In response to:

The Morality of Journalism from the March 1, 1990 issue

To the Editors:

Janet Malcolm’s article, “The Morality of Journalism,” in your issue of March I took my breath away. She claims that it is standard journalistic practice—and moral, too—to clean up spoken quotations to make them grammatical and economical even if this means that they are not “identical with their speech counterparts.”

From my experience as a journalist and biographer on both sides of the Atlantic, the very opposite is true. Why does Ms. Malcolm think that serious newspapers, magazines and books are full of the bracketed “[sic],” “[that]” and “[he],” or the equally eye-stopping “…” indicating ellipsis? To help the flow of the writer’s prose?

Hardly. The ugly insertions are among the devices used to indicate where the quoted material departs from the source.

The reader has the right to believe that what is contained in any quotation marks are the actual words of the person being quoted—even when the words derive from tape-recorded conversation. If the subject of an interview rambles on, a writer is free to close the quote and continue with indirect discourse or interpretation, but never to invent. Tabloid press aside, journalists and editors, I had always thought, agree on the principle that comment is free but quotes are sacred.

Brenda Maddox
London, England

Janet Malcolm replies:

Of course, it is out of the question for journalists, biographers, and other writers of nonfiction to invent quotations. As I myself wrote, “When we read a quotation in a work of journalism, we assume it to be a rendering of what the speaker actually—not probably—said. The idea of a reporter inventing rather than reporting speech is a repugnant, even sinister one.” But I have trouble with two points in Ms. Maddox’s letter.

First, it isn’t true that newspapers and nonfiction books are “full” of brackets and ellipsis marks. When they appear it is usually within quotations from written texts or from tape transcripts published as such. Otherwise, by convention, most quoted speech in nonfictional writing is rendered without brackets or ellipsis marks, as in fiction. This has nothing to do with invention, only with convention.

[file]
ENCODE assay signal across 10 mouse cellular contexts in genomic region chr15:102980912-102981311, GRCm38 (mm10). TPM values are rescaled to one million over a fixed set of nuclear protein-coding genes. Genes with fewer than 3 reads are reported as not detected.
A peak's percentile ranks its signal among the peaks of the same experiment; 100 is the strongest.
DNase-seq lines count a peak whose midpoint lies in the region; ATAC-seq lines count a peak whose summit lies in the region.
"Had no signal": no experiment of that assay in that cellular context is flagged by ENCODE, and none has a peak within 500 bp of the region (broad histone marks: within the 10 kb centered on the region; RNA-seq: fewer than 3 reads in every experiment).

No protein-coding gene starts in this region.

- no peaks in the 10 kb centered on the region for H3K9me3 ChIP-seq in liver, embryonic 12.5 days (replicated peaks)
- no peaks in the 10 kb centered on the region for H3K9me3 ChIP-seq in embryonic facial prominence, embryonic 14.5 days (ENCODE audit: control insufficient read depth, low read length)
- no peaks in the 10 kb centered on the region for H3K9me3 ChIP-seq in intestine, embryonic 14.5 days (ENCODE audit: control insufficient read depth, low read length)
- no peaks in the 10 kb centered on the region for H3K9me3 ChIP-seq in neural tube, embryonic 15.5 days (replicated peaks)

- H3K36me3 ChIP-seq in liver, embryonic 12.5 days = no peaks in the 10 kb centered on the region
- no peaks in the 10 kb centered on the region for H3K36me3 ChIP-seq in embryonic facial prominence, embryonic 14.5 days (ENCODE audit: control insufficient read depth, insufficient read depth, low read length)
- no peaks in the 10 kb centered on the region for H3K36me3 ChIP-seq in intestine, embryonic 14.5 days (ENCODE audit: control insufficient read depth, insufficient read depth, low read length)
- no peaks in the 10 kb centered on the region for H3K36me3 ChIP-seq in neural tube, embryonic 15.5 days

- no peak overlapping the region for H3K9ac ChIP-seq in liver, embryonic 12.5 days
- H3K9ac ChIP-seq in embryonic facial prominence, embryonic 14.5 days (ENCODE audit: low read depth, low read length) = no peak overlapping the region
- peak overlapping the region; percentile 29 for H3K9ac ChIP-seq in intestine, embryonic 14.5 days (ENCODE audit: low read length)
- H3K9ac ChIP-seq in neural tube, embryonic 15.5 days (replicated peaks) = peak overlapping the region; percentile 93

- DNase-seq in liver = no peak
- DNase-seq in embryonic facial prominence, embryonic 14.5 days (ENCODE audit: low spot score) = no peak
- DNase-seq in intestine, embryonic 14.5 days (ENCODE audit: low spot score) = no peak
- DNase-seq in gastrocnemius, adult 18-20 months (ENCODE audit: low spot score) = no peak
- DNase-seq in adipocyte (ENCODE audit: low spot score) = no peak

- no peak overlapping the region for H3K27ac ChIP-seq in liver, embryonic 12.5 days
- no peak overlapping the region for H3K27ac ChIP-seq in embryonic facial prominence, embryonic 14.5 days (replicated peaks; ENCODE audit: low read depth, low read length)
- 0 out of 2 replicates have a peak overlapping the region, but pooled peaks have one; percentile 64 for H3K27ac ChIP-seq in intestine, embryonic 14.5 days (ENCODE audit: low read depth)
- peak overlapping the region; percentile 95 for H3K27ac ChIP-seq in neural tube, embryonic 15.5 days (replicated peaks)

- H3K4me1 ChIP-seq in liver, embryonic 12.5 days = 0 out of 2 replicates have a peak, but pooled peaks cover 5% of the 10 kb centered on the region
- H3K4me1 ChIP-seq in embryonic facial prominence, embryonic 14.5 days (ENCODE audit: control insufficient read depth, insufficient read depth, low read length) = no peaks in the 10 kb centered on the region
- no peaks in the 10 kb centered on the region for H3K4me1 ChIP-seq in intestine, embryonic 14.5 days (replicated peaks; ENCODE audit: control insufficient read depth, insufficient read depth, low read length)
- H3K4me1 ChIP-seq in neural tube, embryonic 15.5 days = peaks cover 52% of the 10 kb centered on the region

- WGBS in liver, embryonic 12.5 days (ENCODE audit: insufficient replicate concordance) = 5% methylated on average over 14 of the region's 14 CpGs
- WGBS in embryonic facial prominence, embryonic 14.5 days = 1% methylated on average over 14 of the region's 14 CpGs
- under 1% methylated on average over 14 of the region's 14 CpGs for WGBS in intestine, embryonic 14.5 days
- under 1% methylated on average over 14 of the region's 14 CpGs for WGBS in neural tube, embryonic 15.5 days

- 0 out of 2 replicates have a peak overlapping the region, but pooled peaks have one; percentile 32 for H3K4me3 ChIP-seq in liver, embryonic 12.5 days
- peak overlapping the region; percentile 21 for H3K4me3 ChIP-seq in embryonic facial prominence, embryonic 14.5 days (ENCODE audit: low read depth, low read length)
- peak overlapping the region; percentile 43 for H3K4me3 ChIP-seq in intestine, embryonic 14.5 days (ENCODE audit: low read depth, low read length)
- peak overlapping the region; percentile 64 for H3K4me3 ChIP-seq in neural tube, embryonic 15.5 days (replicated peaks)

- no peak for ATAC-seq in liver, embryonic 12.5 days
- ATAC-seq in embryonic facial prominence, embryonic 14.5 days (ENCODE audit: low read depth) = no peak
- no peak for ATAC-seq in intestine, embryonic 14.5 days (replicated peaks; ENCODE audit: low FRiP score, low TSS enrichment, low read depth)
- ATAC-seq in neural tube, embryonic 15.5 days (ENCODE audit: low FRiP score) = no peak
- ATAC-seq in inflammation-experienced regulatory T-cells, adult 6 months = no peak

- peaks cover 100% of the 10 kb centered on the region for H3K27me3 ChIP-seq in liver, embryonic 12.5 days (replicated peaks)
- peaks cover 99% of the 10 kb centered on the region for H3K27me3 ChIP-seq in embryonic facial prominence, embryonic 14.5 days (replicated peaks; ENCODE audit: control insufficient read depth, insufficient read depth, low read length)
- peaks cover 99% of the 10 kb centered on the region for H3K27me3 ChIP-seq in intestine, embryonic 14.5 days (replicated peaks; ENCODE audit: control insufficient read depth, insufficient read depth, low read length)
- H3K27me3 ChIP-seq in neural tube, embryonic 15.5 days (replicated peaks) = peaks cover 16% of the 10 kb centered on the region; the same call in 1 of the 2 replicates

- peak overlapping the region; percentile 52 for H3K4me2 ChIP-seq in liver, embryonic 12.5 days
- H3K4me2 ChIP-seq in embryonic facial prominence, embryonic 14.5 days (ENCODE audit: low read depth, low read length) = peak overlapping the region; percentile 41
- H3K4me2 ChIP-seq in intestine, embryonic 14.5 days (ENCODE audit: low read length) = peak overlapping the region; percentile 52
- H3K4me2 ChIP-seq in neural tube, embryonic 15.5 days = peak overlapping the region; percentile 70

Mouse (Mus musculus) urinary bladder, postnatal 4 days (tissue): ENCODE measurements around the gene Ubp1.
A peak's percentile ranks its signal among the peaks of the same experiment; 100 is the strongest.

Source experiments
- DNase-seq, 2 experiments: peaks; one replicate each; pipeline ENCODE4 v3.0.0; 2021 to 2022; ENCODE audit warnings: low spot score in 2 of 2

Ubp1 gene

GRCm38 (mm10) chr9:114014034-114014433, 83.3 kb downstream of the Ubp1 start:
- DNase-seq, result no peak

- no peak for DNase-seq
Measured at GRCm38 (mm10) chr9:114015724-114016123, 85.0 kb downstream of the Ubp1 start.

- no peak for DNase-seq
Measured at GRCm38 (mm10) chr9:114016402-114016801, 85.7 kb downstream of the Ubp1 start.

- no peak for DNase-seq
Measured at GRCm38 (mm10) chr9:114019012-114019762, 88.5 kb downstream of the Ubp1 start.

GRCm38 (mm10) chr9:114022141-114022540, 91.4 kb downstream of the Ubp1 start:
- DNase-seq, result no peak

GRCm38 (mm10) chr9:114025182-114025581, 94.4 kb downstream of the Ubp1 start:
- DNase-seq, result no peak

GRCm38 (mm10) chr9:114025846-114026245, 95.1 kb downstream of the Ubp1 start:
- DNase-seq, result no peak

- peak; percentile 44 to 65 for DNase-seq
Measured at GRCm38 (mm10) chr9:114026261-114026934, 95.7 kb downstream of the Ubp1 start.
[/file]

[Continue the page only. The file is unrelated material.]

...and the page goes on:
Second, Ms. Maddox’s comment that “The reader has the right to believe that what is contained within any quotation marks are the actual words of the person being quoted—even when the words derive from tape-recorded conversation,” causes me to fear that she didn’t read my essay. My point—one which I bore down on heavily—was that only when the words derive from tape-recorded conversations can such a thing as “actual” or “literal” quotation be discussed and that—as the invention of the tape recorder surprisingly revealed—our actual utterances are usually couched in a language that urgently requires translation into English when it is transferred from oral to written speech. As we listen to each other speak, we make the translation automatically and thus think we are hearing English, but, as tape transcripts demonstrate, we are not. As we speak, we seem to be making constant stabs at saying what we mean—thus the redundancy, hesitancy, fragmentation that surround the occasional complete grammatical sentence we form and the occasional mot we get off. To publish a person’s tape-recorded speech verbatim is a little like publishing a writer’s rough drafts.

If Ms. Maddox misunderstood my (hardly radical or novel) point about the need for editing tape transcripts, there may be something else she has obscurely sensed better than I was able to at the time I wrote my essay, and that her letter now causes me to consider. This is the vexed problem of quotation for publication, which no amount of care in editing or punctiliousness about accuracy, or even literal transcription with the use of ellipsis marks and brackets, can wholly solve. People who are quoted in print are rarely, if ever, pleased with the result, even when they have given their prior approval. In making his selections from the vast wastes of loose talk that constitute the usual interview, the interviewer—at least in the opinion of the interviewee—almost invariably picks wrong. Whether the interviewer is a journalist, a nonfiction novelist, or a biographer, his agenda is not the same as that of the person he is interviewing, and his selections reflect this disparity of interest. An elegant solution to the interviewee’s problem devised by Vladimir Nabokov, who would only give interviews in writing—written questions submitted to him for written answers—obviously has limited application. But it may be the only way the interviewee has of protecting himself against his own words.

This Issue

July 19, 1990